Exposure
Rewilding the American Child

Daughter Knows Best

A father learns to follow his firstborn’s lead

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Photo: Jesse Burke

When photographer Jesse Burke first started snapping pictures of his five-year-old daughter ­Clover Lee, he often lost his patience. “I realized very quickly that she wasn’t going to listen to me, and I found it incredibly frustrating,” he says. One day, while taking photos of her on the shore of Campobello Island, in New Brunswick, he grew so angry that he took the rope she was playing with and threw it away. But later when he reviewed the images, he realized that the best ones were of her playing the way she wanted to, not his preconceived compositions. “It was an epiphany,” he says. “The key is to relinquish some control to her.” He went from being his daughter’s stubborn director to being her collaborator. Over the next five years, the pair regularly left their Rhode Island home on road trips to wild places, going as far as Washington. Burke documented his daughter as she climbed trees, forded rivers, and held butterflies and frogs. In 2015 he published the images in Wild and Precious, a book that depicts the bravery and fragility of a girl growing up in nature. Clover is now twelve, and her two sisters, Poppy Dee, seven, and Honey Bee, five, have “slowly made their way into the frame once they could interact with the landscape,” says Burke, 46. “All three of them have this compassionate embrace of the natural world. It’s at the core of their existence, and I don’t see it going away.” —Luke Whelan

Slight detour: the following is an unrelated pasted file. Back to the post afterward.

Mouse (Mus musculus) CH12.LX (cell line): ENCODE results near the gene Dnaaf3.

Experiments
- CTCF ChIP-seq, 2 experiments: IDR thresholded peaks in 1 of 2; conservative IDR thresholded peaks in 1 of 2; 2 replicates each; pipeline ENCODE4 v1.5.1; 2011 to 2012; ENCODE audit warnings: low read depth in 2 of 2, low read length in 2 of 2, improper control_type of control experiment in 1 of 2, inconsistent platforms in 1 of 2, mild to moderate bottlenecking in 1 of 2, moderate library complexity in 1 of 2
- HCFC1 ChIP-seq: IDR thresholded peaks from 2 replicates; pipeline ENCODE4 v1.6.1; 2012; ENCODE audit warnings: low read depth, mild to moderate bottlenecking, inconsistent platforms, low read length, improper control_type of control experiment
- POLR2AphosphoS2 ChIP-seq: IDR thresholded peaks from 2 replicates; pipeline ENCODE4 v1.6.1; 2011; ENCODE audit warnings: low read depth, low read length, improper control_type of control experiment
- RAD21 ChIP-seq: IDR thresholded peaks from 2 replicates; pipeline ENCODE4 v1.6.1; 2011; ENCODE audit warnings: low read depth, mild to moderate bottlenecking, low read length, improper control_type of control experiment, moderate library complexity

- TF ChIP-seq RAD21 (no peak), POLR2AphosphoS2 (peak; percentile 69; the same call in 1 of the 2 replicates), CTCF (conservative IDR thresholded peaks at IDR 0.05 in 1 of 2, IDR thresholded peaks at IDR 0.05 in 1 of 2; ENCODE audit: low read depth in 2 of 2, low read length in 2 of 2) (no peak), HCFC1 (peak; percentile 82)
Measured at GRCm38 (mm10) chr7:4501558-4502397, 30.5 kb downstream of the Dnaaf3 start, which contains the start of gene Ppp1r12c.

Photo: Burke and Honey birding in Sharon, Massachusetts

Photo: Jesse Burke

Poppy inside a dead maple in Rhode Island

Photo: Jesse Burke

Clover ­watching a storm ­approach in Boston

Photo: Jesse Burke

Honey exploring ­Arizona’s Petrified Forest National Park

Photo: Jesse Burke

Clover peeking into a tree-swallow box in ­Newport, Rhode Island

Photo: Jesse Burke

Poppy, Clover, and their friend Holiday netting crabs in ­Barrington, Rhode Island

Photo: Jesse Burke

Clover observing tide pools at Rhode Island’s Sachuest Point National Wildlife Refuge

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